B’Twin Village

The future of bike production in France, however, looks quite bright. In particular because of Decathlon’s announcement that it would take bike production into its own hands, starting in 2009 with production in Lille. The French sporting goods and bicycle giant is currently busy equipping its new facility. However, it is said that there are delays in starting up production. The 200,000 square meter B’Twin Village is to open next year with planned production of just 70,000 units. It is unknown why the French giant is behind schedule.

The bicycle assembly plant will bring employment for some 300 people when it is up and running at capacity. The plant will be part of Decathlon’s ‘B’Twin Bicycle Village’.

Decathlon is by far the biggest bike seller in France. Sales in 2007 are estimated at about 1.4 million bikes. For the whole of Europe Decathlon is said to have sold 2.4 million last year. The sporting goods retail giant currently operates 405 stores in Europe and had 2007 sales close to € 4.5 billion.

Import & export

Bike import into France dropped quite substantial in 2006 and 2007 with respectively 11.0% and 16.7% to under the 2 million units level. Taking into account that production dropped in these years and also taking into account that Decathlon managed to grow its sales to 1.4 million units on its domestic market and in view of the fact that all of its bikes are imported, the drop in the number of imported bikes seems strange.

After a drop in export of about 50% in 2006, the French bike makers managed to increase their export with 7% in 2007.

When putting all the figures in perspective, which is by adding up production and import numbers and distracting the export figure; then the 2007 domestic delivery (or sales) figure stands at about 2.7 million units. Comparing this to the 3.5 million 2007 sales figure quoted by Tous à Vélo, means that about 800,000 bikes must be in the ‘pipeline’ or are stocked in France.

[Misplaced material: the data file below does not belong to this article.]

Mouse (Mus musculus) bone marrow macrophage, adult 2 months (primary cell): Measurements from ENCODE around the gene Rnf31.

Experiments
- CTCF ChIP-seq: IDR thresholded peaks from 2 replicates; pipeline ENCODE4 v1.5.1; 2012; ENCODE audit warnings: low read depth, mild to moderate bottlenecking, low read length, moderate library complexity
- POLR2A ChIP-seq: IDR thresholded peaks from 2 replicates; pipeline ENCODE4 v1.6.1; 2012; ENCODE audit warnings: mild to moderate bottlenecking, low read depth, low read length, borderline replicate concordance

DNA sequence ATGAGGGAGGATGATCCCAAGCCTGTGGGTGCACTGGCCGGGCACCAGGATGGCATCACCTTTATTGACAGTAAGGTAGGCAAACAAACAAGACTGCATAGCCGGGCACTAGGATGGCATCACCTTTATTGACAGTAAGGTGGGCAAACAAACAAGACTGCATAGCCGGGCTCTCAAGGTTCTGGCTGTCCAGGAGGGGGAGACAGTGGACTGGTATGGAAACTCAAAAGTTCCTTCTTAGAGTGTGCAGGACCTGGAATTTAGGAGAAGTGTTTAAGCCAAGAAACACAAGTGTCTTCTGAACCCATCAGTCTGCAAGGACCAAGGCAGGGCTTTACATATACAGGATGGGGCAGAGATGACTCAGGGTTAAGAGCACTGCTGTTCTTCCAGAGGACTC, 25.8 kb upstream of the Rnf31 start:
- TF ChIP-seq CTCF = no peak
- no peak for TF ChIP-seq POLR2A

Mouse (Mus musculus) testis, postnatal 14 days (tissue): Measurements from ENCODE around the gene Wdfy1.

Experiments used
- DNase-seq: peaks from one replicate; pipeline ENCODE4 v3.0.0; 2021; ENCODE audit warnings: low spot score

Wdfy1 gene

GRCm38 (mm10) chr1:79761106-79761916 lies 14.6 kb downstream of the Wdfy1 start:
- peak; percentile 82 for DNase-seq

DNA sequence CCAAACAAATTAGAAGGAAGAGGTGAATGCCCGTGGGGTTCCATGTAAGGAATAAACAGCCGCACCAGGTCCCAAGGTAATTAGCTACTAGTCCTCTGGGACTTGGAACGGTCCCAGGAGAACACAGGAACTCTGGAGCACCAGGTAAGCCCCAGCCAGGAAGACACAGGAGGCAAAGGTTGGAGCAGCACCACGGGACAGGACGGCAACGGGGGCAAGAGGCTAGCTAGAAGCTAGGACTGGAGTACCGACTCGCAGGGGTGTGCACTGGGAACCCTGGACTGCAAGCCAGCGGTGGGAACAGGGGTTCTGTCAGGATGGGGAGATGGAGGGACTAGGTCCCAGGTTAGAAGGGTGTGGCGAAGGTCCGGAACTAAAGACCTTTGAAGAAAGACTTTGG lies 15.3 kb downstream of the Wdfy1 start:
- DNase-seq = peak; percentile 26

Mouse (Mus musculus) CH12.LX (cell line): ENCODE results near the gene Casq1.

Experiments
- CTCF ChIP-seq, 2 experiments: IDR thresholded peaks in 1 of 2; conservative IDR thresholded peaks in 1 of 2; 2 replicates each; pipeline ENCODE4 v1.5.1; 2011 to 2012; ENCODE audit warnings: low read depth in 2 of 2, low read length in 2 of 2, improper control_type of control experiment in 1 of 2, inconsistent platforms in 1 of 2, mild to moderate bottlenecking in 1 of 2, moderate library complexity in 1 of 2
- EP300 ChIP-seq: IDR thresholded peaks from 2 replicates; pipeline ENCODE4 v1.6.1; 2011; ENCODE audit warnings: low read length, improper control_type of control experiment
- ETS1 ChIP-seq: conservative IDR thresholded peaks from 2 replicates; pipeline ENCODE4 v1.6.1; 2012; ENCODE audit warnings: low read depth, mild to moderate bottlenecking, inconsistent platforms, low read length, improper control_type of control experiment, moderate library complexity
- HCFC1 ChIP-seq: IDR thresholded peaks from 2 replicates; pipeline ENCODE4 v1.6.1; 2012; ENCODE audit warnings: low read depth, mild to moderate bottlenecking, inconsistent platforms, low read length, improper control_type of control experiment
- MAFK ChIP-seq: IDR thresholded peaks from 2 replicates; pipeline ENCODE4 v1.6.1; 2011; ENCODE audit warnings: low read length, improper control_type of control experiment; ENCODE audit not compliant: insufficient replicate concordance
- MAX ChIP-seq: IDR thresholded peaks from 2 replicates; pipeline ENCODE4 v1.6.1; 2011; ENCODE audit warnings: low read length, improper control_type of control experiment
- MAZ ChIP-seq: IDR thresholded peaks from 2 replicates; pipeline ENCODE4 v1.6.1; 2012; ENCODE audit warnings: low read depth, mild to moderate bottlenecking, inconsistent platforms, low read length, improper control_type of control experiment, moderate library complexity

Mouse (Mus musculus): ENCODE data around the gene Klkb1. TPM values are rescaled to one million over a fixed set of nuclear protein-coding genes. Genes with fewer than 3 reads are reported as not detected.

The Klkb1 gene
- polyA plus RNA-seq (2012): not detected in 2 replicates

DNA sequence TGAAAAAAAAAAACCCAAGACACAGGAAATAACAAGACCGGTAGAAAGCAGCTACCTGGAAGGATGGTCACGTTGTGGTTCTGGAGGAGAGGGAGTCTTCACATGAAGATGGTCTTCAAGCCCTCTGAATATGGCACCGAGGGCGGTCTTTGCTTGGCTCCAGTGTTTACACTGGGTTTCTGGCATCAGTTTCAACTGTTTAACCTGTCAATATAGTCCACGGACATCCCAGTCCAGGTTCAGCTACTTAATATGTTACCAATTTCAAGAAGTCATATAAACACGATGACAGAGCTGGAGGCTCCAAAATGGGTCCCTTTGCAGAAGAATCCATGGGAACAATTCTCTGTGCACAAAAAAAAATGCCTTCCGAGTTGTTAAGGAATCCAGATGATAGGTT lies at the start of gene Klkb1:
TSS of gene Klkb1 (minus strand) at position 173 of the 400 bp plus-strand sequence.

More youngsters on their bike?

That something is definitely changing in France is perhaps best illustrated by 2007 sales by category. City bike sales increased by a remarkable 35.5%! Of course the total of about a quarter of a million city bikes is not yet huge, but the trend is there. Is this the result of the numerous public bike rental projects? The indications are there that they indeed are a great incentive for bike sales.

Another remarkable development in the sales by category is what happened last year with non-MTB Child Bikes. That segment grew 14.7% to about 670,000 units. Are more youngsters in France getting on their bike to school? Or is that conclusion premature?

Sales in other segments remained quite stable, apart from MTBs. Adding up 26" and 20-24" MTB sales in 2006 and 2007, an 8% drop becomes apparent.

Electric bikes do not yet have their own sales category. However, Tous à Vélo says in its report on 2007 bike sales that nearly 10,000 e-Bikes were bought last year; a big increase from the 6,000 in 2006 and 3,900 in 2005.

Bike Sales per Category (in units)

26” MTB
20” – 24” MTB
Child Bikes (non-MTB)
Trekking, Hybrids
Road Race
City Bikes
BMX, Bi-Cross
Toy bikes

Bike Sales per Distribution Channel 2007 (in %, units and in million euro)

In units
In value
Sport Department Stores
50% (1,765,900)
38% (€ 331.9)
26.5% (927,300)
10% (€ 88.4)
Independent Dealers
11.5% (410,600)
24% (€ 212.1)
Retail Org. Member Dealers
12% (423,800)
28%(€ 243.9)

Source: Tous à Vélo, Conseil des Professions du Cycle